With Valentine’s Day approaching – the topic of relationships is certainly on many minds. 

As we reflect on the relationships of our past or the ones we’re engaging in the present – we can be faced with a bag of mixed emotions. 

While some of us experience the joy of love and healthy relationships, many others are experiencing a lot of pain, heart-break and the emotional ups and downs that can be re-triggered by this specific “Relationship-centered” Holiday. 

But no matter where you are in your pursuit of relationships, there is one thing I know to be true for all of us. When it comes to relationships in particular – you can’t do the same things in the same way and expect different results. 

No matter how much you hope, pray and dream for good things in your relationships – for many of you, good things will only come when by God’s grace – you learn to make better, wiser and healthier choices.

As you reflect on your relationships this Valentine’s Day season – here are some mistakes that you may need to acknowledge, and then take ownership of as you seek to engage in healthier relationships:

Stop letting the wrong people into your life

One of the biggest relationship mistakes people make has less to do with what they do in a relationship, and more to do with who they choose to enter a relationship with. 

We can spend so much time thinking about what we want in someone of the opposite sex without ever taking the time to think through what we don’t want – and what we won’t settle for. When it comes to finding love, there are some red flags that simply cannot be ignored for the prospect of a healthy relationship.

Think through the people you allowed into your life and ask yourself if they were the kind of people who built you up, or tore you down. Healthy relationships will always add more to your life than they take.

Don’t allow your physical relationship to lead the way 

As Christians, it’s easy to get sick and tired of hearing the “waiting until marriage” rhetoric. But we’re not just talking about sex here.

When it comes to dating, it’s easy to allow the physical interactions of your relationship to take the lead before you know what happened. But time and time again, I hear from both married and unmarried couples alike about the harm that encompasses those who allow their physical relationship to lead the way.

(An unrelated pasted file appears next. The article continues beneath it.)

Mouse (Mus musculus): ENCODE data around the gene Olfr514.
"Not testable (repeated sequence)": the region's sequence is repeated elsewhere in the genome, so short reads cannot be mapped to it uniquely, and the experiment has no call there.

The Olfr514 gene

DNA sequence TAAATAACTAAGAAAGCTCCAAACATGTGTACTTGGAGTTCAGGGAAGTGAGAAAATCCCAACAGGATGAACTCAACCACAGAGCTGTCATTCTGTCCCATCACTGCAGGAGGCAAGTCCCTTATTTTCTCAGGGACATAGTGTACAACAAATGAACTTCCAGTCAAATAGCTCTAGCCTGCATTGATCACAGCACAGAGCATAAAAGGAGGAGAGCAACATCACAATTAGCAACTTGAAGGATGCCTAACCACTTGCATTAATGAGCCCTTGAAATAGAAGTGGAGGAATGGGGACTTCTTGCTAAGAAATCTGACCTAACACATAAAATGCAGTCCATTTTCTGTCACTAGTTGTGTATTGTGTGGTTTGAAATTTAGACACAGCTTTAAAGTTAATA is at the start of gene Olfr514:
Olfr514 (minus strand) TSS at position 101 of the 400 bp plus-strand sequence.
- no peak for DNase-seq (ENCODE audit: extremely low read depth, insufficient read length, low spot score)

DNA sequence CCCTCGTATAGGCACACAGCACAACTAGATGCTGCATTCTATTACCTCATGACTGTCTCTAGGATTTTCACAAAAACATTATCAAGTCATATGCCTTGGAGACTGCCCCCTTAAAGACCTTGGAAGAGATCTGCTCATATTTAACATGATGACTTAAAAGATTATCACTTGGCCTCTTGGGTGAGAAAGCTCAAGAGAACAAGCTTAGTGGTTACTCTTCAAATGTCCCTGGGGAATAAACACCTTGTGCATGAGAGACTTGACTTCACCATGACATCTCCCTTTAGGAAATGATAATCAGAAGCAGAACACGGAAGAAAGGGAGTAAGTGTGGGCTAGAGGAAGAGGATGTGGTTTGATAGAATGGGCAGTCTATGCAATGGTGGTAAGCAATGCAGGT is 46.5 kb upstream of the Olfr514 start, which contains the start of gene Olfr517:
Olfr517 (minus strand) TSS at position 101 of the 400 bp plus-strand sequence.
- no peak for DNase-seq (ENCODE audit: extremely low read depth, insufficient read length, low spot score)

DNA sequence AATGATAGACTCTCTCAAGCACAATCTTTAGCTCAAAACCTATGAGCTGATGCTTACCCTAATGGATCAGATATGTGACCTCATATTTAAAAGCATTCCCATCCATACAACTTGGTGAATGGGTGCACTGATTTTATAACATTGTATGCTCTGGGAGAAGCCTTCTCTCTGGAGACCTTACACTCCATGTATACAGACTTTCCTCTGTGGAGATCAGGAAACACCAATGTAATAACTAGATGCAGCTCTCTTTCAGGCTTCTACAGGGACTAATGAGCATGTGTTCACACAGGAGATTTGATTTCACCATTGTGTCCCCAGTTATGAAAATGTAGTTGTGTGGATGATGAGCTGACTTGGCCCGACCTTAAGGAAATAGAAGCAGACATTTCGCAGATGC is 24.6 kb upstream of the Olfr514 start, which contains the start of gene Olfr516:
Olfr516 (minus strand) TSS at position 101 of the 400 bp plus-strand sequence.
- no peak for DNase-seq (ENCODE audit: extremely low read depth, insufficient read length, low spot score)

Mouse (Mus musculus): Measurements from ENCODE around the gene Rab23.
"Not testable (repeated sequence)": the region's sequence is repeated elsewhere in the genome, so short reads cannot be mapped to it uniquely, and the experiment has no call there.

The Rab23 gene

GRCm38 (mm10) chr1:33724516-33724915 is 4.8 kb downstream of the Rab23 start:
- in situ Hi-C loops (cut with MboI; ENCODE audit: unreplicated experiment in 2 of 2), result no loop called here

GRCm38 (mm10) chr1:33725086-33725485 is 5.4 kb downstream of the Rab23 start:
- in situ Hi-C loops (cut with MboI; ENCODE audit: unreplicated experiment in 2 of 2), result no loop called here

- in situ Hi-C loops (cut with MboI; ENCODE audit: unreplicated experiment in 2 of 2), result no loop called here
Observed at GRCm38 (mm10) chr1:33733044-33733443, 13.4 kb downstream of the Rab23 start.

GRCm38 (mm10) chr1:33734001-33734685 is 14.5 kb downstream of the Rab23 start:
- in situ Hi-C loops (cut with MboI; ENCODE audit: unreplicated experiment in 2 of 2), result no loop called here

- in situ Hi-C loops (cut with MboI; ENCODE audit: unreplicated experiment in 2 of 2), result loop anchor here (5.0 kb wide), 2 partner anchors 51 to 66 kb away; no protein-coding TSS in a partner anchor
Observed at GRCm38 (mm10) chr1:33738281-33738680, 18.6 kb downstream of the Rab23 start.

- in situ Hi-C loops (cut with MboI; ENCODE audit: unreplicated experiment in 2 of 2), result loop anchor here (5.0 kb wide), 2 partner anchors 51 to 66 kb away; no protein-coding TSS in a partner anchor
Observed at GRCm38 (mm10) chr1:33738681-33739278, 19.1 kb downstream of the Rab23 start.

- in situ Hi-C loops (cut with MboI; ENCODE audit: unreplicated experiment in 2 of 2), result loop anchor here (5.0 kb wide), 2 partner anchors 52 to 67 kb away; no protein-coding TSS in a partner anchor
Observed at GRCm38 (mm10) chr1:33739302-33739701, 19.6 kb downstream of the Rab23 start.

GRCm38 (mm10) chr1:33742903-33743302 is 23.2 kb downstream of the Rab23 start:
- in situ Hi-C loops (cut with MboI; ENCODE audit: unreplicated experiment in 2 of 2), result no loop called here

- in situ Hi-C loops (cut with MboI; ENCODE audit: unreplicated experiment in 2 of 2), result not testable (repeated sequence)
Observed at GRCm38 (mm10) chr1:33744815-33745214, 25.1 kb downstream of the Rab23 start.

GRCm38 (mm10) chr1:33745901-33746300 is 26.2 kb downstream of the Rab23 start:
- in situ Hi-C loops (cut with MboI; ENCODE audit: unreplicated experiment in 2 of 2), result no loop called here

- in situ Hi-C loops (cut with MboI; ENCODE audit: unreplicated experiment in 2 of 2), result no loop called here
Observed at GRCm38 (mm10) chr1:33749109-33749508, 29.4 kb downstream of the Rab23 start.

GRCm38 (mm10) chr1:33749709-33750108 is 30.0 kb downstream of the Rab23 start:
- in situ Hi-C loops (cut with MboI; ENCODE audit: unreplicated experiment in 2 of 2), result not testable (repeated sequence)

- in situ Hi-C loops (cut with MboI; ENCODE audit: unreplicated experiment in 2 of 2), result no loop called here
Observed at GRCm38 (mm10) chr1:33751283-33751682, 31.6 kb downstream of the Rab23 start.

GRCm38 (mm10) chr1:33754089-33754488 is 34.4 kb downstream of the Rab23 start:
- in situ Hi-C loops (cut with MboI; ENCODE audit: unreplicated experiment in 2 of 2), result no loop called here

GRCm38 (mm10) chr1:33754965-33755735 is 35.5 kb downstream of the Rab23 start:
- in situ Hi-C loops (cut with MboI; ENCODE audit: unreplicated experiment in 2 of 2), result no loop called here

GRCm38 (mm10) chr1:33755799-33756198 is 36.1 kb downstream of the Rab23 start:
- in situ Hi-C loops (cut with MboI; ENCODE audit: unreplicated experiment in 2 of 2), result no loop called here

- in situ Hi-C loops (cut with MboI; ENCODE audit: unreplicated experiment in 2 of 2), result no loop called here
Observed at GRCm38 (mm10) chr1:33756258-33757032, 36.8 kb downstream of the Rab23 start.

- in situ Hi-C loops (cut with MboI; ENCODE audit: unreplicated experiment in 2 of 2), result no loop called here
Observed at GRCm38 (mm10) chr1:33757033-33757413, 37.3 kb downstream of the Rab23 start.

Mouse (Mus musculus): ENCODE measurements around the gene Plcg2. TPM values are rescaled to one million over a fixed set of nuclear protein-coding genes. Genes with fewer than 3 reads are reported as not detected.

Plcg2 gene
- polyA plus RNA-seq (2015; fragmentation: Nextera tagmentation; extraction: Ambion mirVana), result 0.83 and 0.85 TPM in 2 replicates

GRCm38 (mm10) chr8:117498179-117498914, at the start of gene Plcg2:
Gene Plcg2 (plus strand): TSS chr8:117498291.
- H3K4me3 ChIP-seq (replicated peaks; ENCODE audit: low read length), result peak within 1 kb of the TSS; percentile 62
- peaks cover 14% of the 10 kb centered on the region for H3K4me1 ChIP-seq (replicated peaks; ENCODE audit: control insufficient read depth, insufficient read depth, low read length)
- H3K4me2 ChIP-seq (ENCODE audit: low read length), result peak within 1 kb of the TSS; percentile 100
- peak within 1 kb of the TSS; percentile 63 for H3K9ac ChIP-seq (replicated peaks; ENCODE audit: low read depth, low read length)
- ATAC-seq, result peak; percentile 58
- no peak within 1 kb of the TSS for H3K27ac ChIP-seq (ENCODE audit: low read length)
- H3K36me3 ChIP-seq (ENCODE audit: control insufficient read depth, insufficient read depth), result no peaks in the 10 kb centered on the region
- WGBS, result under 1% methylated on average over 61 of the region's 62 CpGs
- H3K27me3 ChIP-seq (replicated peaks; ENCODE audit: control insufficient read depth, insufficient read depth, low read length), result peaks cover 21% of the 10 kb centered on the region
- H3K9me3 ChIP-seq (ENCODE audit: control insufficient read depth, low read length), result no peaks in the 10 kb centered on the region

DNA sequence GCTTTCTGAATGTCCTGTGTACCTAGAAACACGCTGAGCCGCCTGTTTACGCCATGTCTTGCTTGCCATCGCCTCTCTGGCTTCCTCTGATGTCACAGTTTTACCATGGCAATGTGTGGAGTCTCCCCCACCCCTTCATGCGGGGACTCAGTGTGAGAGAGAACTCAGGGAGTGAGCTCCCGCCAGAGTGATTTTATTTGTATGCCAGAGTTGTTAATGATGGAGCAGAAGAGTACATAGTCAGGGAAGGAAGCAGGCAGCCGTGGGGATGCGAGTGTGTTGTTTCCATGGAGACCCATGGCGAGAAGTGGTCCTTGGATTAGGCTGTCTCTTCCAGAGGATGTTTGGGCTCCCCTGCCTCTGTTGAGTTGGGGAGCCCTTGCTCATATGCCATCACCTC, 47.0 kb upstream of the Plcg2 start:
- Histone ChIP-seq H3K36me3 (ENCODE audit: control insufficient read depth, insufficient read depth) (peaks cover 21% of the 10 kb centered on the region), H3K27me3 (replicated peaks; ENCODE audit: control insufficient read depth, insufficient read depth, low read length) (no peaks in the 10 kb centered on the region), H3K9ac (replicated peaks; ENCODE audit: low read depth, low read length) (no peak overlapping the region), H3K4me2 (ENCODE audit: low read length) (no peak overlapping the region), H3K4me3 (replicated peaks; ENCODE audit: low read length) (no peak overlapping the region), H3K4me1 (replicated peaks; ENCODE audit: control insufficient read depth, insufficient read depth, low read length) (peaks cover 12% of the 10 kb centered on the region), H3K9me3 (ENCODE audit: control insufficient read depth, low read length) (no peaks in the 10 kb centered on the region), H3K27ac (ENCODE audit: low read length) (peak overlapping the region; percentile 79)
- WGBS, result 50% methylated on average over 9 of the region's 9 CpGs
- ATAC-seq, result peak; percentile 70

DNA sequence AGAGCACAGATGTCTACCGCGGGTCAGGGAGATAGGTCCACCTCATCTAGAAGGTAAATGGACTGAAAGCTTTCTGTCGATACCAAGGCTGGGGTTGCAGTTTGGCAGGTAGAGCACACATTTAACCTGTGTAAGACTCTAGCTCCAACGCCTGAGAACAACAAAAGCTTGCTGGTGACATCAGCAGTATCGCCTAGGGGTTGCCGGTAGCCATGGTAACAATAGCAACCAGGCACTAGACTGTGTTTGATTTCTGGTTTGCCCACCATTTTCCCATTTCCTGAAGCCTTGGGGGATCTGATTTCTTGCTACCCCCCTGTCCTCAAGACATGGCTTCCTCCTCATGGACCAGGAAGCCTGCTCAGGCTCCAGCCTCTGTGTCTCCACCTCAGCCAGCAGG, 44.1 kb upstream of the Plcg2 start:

There is certainly a time and place for physical affection in a dating relationship. But letting the physical lead the way will always skew your judgment, heighten your emotions and fool your concept of commitment. When the physical attributes of your relationship take control, they have the power to ruin a relationship. That’s something worth avoiding as you strive for healthy relationships.

Stop believing that you are worth less

There is so much truth to the concept that you will always attract the kind of relationship you believe you deserve. Maybe part of the problems you’ve had in your past is that you didn’t believe you are worth more. As you move into this new year, take the time to consider what you are worth and how that plays into your relationship choices.

Don’t avoid talking to God about your relationships

It’s embarrassing how simple yet profound this statement is. Why we don’t take the time to talk to the Almighty God of the Universe who knows all things and can make all things happen is simply mind-boggling to me.

He knows what’s best for our lives, and He knows what we need to get us there. Why not go to Him for wisdom, for hope and for healing? Why not seek Him with our questions, our pain and our problems? There are many different ways you can pray for your relationships.

Don’t downplay the importance of emotional boundaries

We talk a lot about the dangers of the physical in a dating relationship, but we don’t talk much about the emotional. But in my opinion, emotional intimacy can be just as damaging as physical intimacy if we’re not careful to proceed with caution.

As you approach Valentine’s Day, maybe it’s time to take inventory of your emotional health and the boundaries you’ve put up to protect your heart. Getting too emotionally intimate too quickly has ruined many relationships, because your heart is precious, and something that needs to be handled with care.

Seek to set emotional boundaries in your life and protect your heart this coming year.

We’ve all made mistakes. But it’s most important that we learn from those mistakes, and then strive to never let them happen again. 

May this year be full of love, laughter, joy and the hope of healthy relationships.


*This article is adapted from concepts in my new book, True Love Dates.

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